Rock River Arms’ 1911-A1s are back in full production. Nine different personal defense and target models are being offered, ranging from the competitively priced 1911 Poly to the Limited Match that retails for $3,600. All of the new pistols are .45 ACPs with 5-inch barrels. Three of them are defense guns, while the other six are intended for competitive shooting. One of these is the Carry model, which offers custom features at a price that is very competitive when compared to similar custom pistols from other manufacturers.

The Rock River Arms 1911-A1 Carry is an all-steel, .45 ACP pistol with classic lines that weighs about 39 ounces unloaded. Like other 1911s, it is about 8.75 inches long, 5.25 inches tall and 1.3 inches wide across the grips. It feels solid in the hand and points as naturally as the GI .45s carried by military and law enforcement personnel all over the world for just over 100 years. On the other hand, the Carry is a highly refined pistol that has many features that make it an even better fighting pistol than the legendary 1911 that performed so well for so many years.

Warhorse Reborn

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The rear Heinie sight has a cocking ledge and a “Straight Eight” Trijicon tritium insert.

These refinements begin with the finish on the gun’s metal and extend deep inside the frame. Starting at the surface, the Carry is Parkerized like many GI guns, but its color is a dark matte gray, which is more attractive and blends better into the civilian world than olive drab. The Carry also has attractive and hand-filling checkered, double-diamond, rosewood grips that offer a far more secure grip than the grips on military 1911s.

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When it comes to the slide, the Carry’s high-profile rear Heinie sight is a big improvement over the tiny factory sights that were mounted on .45 autopistols for decades. The front of the rear sight has a cocking ledge that allows a person trained in one-handed manipulation of the slide to keep running his or her pistol in the event that one arm is disabled. The front sight is a ramped RRA sight, which draws easily from the holster. Both sights have Trijicon lamps that form a “Straight Eight” sight picture in low light, which cannot be misaligned in the dark like traditional three-dot night sights can be.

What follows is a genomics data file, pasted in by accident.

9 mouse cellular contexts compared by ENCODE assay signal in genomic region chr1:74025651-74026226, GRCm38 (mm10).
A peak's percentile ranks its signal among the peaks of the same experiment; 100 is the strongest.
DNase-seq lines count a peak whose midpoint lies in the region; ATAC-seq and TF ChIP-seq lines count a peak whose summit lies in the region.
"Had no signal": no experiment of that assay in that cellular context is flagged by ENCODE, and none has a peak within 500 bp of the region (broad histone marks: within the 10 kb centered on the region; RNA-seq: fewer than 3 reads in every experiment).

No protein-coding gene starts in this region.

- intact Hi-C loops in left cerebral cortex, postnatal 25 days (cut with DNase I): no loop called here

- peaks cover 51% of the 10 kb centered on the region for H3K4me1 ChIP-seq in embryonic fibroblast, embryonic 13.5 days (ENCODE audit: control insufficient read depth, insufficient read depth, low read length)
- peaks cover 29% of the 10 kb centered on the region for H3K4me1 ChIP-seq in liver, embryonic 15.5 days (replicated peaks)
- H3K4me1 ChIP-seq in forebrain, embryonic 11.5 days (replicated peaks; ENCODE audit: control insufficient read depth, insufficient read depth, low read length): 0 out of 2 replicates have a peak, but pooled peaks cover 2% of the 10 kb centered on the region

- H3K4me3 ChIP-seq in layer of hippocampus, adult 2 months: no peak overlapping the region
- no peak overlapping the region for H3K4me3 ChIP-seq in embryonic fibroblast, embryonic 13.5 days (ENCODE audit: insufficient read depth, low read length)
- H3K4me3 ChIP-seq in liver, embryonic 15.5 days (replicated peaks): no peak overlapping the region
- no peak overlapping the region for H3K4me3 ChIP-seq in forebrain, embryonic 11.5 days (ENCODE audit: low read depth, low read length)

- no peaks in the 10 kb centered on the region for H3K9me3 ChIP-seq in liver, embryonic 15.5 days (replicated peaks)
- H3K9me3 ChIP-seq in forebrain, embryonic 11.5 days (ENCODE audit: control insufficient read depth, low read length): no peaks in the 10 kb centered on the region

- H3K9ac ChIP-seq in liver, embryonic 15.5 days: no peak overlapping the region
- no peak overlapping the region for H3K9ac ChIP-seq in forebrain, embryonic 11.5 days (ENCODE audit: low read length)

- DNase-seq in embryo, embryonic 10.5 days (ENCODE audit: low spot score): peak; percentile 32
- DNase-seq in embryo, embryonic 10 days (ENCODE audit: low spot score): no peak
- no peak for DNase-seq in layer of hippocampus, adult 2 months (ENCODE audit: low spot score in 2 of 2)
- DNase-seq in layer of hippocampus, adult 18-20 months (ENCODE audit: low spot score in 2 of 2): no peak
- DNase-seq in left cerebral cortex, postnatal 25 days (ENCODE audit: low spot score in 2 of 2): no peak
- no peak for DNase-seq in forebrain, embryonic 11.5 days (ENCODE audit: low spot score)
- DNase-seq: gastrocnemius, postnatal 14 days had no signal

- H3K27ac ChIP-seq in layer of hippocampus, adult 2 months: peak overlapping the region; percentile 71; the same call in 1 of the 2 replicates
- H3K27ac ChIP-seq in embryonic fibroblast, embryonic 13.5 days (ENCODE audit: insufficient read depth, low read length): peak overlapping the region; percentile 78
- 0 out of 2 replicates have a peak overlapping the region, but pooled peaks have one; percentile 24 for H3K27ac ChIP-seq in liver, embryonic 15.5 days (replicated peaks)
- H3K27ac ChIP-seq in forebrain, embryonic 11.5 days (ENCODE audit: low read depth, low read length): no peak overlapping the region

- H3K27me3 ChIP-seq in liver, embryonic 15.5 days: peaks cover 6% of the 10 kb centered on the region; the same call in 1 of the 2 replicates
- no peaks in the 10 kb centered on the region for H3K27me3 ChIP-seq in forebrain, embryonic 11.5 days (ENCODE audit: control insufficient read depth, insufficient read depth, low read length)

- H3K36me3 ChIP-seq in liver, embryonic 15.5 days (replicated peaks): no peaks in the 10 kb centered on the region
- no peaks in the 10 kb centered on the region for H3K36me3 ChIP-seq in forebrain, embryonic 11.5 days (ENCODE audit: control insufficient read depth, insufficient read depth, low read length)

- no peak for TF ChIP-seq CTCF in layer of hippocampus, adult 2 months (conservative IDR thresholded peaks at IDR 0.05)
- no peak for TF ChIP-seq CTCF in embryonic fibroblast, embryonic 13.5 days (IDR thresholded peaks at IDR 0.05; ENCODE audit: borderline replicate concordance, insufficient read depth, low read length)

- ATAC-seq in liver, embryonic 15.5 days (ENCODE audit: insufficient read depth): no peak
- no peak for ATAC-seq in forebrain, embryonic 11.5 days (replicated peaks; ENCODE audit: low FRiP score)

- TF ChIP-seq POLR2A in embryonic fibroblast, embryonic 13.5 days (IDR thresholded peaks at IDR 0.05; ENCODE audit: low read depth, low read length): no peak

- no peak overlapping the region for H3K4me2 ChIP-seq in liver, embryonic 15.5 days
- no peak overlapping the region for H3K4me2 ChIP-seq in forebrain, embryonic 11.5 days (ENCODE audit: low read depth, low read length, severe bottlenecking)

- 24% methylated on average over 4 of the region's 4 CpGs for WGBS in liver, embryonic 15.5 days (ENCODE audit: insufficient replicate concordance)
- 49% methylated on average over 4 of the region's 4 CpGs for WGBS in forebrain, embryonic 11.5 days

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The Carry’s slide has front serrations for quick press checks. Also note the dovetailed front sight, which features a tritium insert.

When aimed at a target in daylight, the white outline of the Trijicon lamp on the front sight shows up clearly against the serrated black surface of the rear sight. This makes for truly fast precision shooting during the day. At night, just stack the luminous dots and you’re right on target. Two additional features of the slide include front and rear cocking serrations and a lowered and flared ejection port. I personally don’t favor doing a press check using the front serrations because it places the fingers close to the muzzle, however some people like this feature. The lowered and flared ejection port ensures reliable ejection and helps prevent the dinged case mouths that reloaders despise.

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The front- and backstraps sport 25-lpi checkering, and the grip panels are made of rosewood.

There are also a number of tactical refinements to the frame. These include 25-lines-per-inch (lpi) checkering on the grip’s front- and backstraps and a beveled magazine well for fast reloads. The Carry also has an extended manual safety and a raised, checkered magazine release that are designed for fast, reliable functioning. In addition, the long, aluminum trigger can be adjusted for overtravel, and the pistol’s high-ride beavertail grip safety has a “speed bump” to ensure precise functioning.

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Beauty is more than skin deep on this pistol as the internal fit and finish were excellent. The forged National Match-grade slide and frame fit together with no play whatsoever. The gun’s trigger-pull weight averaged 4.25 pounds and the break was very clean, which impressed the staff at the Florida Gun Exchange where I picked the pistol up.